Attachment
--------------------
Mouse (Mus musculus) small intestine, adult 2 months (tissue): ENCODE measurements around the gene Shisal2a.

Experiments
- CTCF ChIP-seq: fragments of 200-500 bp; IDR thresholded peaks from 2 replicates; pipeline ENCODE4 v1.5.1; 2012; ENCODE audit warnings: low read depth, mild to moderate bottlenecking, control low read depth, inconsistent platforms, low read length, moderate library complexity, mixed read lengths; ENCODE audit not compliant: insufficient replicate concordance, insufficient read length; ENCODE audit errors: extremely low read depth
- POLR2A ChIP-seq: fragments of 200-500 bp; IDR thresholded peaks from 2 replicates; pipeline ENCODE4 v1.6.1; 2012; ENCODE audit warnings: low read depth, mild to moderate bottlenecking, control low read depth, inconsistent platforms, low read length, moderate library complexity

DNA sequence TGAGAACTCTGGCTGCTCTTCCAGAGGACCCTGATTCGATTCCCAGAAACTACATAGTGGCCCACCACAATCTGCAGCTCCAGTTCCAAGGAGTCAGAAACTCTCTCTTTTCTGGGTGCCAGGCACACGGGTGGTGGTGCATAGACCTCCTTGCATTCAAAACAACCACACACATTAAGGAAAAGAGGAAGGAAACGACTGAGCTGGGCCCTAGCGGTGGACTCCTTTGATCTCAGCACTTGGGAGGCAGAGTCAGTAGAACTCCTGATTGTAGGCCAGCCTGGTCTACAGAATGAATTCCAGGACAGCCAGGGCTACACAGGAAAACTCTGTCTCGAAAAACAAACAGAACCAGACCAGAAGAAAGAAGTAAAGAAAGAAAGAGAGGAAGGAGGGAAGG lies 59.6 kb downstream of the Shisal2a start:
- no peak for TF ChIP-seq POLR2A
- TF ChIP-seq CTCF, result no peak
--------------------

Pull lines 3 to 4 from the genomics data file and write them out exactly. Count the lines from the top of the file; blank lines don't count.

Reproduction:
- CTCF ChIP-seq: fragments of 200-500 bp; IDR thresholded peaks from 2 replicates; pipeline ENCODE4 v1.5.1; 2012; ENCODE audit warnings: low read depth, mild to moderate bottlenecking, control low read depth, inconsistent platforms, low read length, moderate library complexity, mixed read lengths; ENCODE audit not compliant: insufficient replicate concordance, insufficient read length; ENCODE audit errors: extremely low read depth
- POLR2A ChIP-seq: fragments of 200-500 bp; IDR thresholded peaks from 2 replicates; pipeline ENCODE4 v1.6.1; 2012; ENCODE audit warnings: low read depth, mild to moderate bottlenecking, control low read depth, inconsistent platforms, low read length, moderate library complexity